USB version two was released in 2000 and offered a transfer speed of up to 60 Mbps. This was an improvement over the previous version, but it still wasn’t fast enough for many users. In 2008, USB version three was released and offered a transfer speed of up to 625 Mbps. This was a significant increase over the previous version, but it still wasn’t enough for some users.

The new USB version offers a transfer speed of up to 80 Gbps, double the 40 Gbps provided by the previous version. In practice, you can transfer large files much more quickly than before. For example, a video that would have taken five minutes to transfer using USB 3 will now only take two and a half minutes using USB four.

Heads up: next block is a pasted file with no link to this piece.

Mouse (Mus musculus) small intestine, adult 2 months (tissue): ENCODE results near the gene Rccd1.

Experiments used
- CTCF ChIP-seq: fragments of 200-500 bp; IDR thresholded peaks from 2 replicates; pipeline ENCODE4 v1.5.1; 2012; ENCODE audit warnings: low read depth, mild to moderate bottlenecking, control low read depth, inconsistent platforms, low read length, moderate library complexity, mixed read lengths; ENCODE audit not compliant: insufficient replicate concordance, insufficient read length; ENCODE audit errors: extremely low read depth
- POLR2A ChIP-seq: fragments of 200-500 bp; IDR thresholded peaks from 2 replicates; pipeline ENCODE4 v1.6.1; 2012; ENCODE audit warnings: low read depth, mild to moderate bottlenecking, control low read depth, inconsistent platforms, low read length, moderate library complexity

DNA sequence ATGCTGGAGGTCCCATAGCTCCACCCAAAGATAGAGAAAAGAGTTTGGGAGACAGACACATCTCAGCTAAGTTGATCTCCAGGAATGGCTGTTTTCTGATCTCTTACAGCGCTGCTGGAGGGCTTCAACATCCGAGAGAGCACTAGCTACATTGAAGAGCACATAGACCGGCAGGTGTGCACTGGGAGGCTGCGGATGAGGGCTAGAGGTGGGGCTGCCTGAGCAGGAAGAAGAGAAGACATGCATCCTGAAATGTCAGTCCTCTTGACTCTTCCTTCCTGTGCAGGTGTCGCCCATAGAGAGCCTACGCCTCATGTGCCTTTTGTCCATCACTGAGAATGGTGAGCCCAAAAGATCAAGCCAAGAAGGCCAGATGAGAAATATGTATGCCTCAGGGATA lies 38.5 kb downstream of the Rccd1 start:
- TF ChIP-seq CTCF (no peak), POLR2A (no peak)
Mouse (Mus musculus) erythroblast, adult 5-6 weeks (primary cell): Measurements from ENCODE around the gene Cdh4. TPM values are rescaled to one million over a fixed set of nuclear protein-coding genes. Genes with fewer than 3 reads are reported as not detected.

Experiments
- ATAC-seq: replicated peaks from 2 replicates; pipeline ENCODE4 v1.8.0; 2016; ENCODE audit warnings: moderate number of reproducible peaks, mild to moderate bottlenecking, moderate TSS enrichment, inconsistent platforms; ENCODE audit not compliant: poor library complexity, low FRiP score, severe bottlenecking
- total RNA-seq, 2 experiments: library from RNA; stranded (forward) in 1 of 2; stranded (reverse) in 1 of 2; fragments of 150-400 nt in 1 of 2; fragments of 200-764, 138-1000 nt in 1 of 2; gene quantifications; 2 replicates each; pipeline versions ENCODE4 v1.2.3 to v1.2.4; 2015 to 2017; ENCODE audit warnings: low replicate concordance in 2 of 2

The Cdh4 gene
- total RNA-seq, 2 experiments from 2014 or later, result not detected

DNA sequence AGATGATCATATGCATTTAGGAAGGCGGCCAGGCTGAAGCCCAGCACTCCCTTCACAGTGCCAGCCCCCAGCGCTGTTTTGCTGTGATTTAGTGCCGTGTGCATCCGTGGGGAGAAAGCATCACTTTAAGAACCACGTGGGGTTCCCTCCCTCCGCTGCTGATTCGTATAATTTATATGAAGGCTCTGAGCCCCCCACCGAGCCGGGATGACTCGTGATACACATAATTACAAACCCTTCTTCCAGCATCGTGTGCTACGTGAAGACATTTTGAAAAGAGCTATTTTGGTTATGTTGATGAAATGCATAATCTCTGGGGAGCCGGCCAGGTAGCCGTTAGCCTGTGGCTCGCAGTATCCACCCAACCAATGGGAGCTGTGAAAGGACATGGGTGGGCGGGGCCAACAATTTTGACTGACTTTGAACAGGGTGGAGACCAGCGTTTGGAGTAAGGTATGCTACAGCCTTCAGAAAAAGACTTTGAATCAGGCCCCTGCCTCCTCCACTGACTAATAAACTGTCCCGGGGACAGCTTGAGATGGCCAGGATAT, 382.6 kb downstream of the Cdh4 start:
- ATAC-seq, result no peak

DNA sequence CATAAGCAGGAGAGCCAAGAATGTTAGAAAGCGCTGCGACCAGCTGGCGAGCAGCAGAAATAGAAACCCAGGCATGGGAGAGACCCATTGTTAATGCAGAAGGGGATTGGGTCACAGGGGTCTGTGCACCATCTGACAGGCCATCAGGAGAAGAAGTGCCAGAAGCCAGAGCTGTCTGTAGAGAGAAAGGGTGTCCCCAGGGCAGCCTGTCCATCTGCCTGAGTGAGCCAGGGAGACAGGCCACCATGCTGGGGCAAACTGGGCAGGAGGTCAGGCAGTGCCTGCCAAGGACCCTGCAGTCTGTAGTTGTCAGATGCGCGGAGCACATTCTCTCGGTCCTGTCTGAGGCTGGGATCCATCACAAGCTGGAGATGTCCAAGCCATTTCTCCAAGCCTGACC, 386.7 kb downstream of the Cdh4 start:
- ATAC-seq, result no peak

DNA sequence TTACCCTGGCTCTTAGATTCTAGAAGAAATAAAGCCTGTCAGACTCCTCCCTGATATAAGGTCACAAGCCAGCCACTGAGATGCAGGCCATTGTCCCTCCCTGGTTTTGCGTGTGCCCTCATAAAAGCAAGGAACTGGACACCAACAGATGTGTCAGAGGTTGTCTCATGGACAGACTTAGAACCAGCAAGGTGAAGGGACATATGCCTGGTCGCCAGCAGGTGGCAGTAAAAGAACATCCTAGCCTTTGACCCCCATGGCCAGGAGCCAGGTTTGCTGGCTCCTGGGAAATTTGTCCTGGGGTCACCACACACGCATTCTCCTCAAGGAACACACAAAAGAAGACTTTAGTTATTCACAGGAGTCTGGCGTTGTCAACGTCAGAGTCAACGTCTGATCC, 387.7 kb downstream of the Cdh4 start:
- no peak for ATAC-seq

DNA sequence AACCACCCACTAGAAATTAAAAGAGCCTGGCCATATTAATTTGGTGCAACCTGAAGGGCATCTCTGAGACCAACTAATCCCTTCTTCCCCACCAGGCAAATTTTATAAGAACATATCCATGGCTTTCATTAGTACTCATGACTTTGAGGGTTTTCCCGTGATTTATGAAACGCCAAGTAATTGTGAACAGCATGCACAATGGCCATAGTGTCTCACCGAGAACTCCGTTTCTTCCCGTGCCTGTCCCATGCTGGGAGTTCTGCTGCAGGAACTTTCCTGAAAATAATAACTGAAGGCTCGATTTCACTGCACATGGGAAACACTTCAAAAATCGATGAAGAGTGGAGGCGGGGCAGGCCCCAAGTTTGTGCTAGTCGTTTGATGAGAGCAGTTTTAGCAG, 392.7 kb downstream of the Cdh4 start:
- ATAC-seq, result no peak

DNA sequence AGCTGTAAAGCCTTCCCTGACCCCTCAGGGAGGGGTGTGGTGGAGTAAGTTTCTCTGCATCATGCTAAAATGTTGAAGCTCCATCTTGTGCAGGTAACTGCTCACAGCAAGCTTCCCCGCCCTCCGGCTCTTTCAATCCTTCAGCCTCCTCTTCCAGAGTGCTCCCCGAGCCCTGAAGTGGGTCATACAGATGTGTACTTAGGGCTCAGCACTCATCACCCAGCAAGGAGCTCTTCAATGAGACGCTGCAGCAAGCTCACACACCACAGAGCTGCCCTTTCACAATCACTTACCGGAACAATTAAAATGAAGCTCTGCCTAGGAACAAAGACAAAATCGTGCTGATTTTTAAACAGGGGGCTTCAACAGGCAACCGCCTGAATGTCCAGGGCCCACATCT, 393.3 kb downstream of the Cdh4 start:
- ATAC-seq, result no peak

The increased speed is partly because USB 4 uses a newer encoding scheme that is more efficient than the one used by previous versions of the standard. In addition, USB four employs multiple lanes for data transfer, further boosting speed. And because it uses the same physical connectors as USB three, it is fully compatible with existing cables and devices.

The Types of Devices That Will Be Able to Use USB 4

Many devices will be able to use USB 4.0 version 2.0. One type of device is a computer because it can connect to devices that use USB 4.0 and transfer data at a higher speed.

Smartphones are also compatible as they can connect to devices that use USB 4.0 and transfer data at a higher speed. Some other types of devices that will be able to use USB 4.0 are printers, scanners, and cameras.

Wrapping Up

USB 4 version 2.0 is still in development and is not expected to be released until sometime in 2022. However, it is already clear that it will significantly impact how we use our devices with its increased speed and improved compatibility.